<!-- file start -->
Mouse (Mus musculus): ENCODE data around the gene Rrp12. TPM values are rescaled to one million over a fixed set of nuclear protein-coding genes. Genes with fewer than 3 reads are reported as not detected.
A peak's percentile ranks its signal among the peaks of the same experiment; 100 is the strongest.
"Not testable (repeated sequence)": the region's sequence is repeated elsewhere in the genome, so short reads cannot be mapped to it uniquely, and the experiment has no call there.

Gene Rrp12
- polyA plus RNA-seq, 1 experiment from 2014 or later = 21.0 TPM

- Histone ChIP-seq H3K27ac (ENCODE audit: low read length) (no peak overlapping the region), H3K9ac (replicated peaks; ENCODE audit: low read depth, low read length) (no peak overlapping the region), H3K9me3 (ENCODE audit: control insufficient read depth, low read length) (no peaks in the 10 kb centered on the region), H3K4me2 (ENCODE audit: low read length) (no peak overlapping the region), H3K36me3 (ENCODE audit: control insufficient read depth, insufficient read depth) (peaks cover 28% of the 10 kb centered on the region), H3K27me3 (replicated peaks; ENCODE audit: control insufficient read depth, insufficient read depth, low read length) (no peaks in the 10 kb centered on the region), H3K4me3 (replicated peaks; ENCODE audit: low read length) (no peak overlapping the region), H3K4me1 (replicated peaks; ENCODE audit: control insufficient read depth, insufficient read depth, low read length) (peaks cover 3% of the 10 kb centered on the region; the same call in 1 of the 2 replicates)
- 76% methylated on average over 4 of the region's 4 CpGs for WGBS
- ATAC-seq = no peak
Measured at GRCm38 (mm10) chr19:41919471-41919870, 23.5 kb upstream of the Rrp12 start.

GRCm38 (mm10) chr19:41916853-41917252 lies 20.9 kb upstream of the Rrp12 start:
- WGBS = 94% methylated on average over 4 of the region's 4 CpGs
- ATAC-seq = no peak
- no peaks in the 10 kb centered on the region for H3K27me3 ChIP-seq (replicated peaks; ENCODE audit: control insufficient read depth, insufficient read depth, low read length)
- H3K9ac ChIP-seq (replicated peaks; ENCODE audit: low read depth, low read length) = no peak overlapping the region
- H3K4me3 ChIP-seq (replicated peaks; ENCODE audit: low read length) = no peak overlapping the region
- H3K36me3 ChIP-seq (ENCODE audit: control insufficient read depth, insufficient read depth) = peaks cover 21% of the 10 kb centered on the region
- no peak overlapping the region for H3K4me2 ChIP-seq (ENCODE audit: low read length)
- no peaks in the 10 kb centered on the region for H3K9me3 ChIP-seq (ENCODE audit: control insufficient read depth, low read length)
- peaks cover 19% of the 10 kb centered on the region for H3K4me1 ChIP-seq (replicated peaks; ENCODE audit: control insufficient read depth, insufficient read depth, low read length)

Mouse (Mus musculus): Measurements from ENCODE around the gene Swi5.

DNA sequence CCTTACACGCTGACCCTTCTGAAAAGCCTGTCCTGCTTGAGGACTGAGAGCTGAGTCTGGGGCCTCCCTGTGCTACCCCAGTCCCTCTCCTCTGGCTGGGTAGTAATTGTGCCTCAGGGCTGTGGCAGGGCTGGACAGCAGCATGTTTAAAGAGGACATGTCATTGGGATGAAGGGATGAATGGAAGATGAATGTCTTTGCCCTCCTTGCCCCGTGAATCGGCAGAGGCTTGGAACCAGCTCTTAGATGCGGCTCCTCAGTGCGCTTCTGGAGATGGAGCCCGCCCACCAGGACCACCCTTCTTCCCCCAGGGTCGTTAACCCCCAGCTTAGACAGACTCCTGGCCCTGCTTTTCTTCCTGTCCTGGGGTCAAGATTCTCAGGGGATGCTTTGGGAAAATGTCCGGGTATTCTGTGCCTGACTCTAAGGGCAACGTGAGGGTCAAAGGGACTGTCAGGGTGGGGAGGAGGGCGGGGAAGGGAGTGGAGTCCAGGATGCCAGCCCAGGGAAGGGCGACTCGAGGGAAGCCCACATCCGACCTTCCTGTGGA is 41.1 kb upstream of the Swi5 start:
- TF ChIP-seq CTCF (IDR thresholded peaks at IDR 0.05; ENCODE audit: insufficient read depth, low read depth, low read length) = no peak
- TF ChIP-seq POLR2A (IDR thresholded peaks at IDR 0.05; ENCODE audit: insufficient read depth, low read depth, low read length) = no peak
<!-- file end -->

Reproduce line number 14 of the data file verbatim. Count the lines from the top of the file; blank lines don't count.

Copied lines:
- H3K9ac ChIP-seq (replicated peaks; ENCODE audit: low read depth, low read length) = no peak overlapping the region